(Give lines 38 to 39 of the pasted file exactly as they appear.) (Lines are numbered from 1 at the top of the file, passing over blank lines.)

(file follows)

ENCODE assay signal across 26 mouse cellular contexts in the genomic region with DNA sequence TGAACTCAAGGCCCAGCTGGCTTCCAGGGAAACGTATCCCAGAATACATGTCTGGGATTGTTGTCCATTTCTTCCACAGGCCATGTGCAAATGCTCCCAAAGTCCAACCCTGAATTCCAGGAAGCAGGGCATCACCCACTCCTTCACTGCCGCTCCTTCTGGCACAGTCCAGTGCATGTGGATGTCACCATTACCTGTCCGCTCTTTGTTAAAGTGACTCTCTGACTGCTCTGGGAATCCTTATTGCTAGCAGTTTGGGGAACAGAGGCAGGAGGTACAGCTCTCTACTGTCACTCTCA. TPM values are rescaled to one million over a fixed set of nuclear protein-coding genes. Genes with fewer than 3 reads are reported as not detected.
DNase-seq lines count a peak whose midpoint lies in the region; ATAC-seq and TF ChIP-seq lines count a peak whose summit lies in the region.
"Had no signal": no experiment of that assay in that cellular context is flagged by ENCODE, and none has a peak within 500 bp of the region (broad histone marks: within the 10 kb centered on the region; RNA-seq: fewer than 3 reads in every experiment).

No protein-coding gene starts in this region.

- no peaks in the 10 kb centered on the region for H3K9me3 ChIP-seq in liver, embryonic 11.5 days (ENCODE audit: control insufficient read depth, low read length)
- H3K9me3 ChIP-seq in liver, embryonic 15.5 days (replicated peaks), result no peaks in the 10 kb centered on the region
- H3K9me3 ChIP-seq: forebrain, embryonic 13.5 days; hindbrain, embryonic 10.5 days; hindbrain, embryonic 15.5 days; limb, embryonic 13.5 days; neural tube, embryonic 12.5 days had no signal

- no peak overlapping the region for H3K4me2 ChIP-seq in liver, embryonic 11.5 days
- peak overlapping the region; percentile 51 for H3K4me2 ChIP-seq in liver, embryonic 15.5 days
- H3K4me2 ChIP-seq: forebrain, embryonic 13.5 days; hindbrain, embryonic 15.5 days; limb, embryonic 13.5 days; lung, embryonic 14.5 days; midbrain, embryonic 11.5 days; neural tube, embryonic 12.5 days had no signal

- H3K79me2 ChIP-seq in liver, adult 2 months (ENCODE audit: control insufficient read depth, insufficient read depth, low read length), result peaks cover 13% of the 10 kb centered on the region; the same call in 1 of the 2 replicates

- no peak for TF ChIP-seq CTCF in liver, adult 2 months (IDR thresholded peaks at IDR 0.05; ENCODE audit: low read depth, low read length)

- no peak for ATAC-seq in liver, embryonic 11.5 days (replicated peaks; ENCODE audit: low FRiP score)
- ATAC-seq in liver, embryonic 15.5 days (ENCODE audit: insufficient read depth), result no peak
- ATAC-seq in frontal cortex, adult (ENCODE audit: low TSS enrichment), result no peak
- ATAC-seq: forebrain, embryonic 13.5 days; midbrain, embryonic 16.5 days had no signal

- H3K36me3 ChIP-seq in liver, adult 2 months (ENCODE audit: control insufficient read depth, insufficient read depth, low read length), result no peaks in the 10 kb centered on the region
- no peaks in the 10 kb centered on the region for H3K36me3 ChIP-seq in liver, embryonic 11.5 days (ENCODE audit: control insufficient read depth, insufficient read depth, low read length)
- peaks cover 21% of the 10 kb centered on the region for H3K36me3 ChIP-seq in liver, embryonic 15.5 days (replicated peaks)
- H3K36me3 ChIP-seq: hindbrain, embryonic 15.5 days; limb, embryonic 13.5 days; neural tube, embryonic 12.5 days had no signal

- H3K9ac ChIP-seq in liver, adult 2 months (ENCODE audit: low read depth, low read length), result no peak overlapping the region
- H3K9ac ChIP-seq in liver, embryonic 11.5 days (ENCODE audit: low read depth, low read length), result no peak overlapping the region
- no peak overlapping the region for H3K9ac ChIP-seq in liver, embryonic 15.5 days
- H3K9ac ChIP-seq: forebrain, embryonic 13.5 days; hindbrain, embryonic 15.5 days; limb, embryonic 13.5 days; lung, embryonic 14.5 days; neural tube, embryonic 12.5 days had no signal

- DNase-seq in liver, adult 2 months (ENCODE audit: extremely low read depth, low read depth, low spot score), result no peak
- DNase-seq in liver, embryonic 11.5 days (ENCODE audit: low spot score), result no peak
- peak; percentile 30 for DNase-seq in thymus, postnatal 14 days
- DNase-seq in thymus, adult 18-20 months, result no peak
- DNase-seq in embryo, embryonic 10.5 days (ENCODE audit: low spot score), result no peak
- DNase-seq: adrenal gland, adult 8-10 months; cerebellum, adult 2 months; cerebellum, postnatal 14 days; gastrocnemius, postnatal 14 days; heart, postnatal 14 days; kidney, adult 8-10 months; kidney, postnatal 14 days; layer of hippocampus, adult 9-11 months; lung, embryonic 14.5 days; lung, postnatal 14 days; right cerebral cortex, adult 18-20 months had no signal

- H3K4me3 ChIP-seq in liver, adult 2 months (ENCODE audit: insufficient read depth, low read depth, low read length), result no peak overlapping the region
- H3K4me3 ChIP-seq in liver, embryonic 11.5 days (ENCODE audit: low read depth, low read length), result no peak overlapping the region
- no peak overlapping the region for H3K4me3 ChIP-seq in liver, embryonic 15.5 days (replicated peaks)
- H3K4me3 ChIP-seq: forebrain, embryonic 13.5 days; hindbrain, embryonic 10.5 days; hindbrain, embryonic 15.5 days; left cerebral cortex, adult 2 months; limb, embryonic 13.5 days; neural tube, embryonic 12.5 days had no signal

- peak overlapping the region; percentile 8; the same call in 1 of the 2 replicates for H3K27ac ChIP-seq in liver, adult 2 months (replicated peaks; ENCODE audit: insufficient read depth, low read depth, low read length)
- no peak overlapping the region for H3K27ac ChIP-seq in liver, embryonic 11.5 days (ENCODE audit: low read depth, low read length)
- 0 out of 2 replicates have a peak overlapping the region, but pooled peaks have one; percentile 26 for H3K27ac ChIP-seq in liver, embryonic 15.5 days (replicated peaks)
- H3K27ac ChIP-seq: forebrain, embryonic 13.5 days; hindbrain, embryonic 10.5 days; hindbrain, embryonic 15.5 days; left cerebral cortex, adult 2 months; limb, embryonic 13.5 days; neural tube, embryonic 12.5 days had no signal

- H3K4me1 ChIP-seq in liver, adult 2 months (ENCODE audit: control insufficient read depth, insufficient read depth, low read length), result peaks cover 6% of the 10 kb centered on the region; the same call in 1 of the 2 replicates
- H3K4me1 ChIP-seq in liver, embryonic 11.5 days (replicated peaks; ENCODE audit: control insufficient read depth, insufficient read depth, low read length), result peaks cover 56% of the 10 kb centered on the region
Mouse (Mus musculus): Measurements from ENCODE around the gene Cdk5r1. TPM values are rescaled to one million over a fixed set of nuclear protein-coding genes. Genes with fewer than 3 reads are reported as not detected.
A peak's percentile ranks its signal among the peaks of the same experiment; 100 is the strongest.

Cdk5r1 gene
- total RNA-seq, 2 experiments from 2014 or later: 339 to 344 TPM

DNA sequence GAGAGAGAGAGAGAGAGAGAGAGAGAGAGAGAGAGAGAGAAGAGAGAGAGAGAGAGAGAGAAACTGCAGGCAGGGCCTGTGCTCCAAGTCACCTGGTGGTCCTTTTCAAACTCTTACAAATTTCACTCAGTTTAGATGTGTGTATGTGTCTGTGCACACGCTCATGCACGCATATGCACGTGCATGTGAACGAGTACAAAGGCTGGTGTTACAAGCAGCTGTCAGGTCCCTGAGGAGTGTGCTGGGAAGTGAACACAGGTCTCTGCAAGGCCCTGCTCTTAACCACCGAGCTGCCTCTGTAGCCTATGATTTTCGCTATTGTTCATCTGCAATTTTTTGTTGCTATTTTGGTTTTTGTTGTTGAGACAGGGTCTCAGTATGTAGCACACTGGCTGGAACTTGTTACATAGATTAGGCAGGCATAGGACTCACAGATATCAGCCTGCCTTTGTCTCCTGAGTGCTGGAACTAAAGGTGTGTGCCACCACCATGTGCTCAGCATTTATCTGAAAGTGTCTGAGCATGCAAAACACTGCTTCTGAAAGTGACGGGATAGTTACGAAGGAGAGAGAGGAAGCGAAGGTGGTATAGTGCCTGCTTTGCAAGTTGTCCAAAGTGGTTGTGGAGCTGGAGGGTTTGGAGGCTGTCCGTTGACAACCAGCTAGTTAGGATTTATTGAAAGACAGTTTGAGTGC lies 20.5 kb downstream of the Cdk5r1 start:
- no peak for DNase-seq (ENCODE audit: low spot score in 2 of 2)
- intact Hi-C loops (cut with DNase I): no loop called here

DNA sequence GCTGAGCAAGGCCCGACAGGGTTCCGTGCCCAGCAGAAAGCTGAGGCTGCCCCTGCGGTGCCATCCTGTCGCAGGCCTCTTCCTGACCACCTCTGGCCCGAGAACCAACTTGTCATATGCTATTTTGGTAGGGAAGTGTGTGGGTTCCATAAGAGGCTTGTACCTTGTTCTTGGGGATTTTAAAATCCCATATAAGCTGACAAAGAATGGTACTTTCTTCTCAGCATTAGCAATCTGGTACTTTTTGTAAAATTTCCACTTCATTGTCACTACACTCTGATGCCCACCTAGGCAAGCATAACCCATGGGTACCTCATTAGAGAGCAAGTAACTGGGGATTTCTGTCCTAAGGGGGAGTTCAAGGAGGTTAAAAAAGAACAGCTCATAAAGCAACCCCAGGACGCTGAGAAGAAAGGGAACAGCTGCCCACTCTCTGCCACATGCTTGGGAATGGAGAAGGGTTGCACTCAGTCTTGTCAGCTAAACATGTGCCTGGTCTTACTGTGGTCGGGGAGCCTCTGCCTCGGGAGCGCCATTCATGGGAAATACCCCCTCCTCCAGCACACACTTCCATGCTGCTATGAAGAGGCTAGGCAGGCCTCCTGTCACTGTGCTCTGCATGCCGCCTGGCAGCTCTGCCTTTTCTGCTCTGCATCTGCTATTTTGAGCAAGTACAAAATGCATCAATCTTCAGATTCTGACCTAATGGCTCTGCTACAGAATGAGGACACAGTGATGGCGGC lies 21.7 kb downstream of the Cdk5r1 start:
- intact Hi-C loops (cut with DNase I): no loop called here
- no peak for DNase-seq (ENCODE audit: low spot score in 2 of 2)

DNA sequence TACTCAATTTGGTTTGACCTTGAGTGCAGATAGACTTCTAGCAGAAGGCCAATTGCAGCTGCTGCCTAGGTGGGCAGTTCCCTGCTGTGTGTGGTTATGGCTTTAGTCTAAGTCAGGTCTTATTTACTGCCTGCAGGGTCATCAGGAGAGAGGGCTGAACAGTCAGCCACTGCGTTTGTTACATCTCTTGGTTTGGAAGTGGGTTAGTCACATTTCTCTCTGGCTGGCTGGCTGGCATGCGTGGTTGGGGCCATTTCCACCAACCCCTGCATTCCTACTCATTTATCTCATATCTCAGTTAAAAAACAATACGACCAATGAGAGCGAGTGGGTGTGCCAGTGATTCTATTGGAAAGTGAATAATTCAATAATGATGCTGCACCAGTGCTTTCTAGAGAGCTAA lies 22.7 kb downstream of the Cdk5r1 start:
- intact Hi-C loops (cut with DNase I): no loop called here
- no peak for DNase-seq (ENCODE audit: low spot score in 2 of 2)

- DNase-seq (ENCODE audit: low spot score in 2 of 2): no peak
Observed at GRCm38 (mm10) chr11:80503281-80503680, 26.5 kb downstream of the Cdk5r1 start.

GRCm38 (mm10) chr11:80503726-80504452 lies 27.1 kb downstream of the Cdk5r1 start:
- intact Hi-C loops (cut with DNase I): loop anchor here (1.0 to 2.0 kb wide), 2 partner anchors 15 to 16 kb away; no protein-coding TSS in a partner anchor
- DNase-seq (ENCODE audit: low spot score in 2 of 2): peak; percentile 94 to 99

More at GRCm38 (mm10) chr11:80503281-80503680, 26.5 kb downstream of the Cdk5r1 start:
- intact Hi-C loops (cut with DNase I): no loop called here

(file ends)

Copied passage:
- H3K27ac ChIP-seq: forebrain, embryonic 13.5 days; hindbrain, embryonic 10.5 days; hindbrain, embryonic 15.5 days; left cerebral cortex, adult 2 months; limb, embryonic 13.5 days; neural tube, embryonic 12.5 days had no signal

- H3K4me1 ChIP-seq in liver, adult 2 months (ENCODE audit: control insufficient read depth, insufficient read depth, low read length), result peaks cover 6% of the 10 kb centered on the region; the same call in 1 of the 2 replicates